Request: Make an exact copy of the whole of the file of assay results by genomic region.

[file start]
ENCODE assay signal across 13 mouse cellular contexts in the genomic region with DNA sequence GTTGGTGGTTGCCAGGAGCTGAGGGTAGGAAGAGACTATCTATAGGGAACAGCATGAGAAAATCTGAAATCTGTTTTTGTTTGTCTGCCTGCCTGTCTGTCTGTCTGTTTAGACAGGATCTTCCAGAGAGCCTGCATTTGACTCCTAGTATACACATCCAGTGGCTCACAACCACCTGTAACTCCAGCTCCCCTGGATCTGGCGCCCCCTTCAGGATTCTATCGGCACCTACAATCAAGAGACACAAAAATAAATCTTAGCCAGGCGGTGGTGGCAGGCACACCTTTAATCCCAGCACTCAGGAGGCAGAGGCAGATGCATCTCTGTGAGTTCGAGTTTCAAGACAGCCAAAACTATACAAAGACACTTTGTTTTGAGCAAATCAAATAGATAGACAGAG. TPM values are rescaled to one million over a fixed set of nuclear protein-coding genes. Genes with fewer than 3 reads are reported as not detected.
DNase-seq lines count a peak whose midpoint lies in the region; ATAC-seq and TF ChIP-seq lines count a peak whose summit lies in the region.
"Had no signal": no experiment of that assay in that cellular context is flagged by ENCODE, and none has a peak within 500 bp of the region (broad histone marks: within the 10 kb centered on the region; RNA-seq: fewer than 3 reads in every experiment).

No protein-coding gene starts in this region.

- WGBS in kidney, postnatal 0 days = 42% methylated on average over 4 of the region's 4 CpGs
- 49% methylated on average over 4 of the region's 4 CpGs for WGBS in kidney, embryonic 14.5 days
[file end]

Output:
ENCODE assay signal across 13 mouse cellular contexts in the genomic region with DNA sequence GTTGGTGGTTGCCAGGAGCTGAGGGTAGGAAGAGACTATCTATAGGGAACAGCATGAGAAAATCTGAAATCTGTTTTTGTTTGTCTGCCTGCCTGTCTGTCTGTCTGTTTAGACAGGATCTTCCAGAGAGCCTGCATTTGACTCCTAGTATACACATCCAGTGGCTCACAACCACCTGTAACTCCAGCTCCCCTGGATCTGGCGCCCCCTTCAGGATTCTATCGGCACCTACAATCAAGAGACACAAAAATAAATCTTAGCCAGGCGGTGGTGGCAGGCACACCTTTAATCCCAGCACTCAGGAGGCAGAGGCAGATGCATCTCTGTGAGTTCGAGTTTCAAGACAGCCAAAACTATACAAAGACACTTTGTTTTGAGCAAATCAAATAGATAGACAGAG. TPM values are rescaled to one million over a fixed set of nuclear protein-coding genes. Genes with fewer than 3 reads are reported as not detected.
DNase-seq lines count a peak whose midpoint lies in the region; ATAC-seq and TF ChIP-seq lines count a peak whose summit lies in the region.
"Had no signal": no experiment of that assay in that cellular context is flagged by ENCODE, and none has a peak within 500 bp of the region (broad histone marks: within the 10 kb centered on the region; RNA-seq: fewer than 3 reads in every experiment).

No protein-coding gene starts in this region.

- WGBS in kidney, postnatal 0 days = 42% methylated on average over 4 of the region's 4 CpGs
- 49% methylated on average over 4 of the region's 4 CpGs for WGBS in kidney, embryonic 14.5 days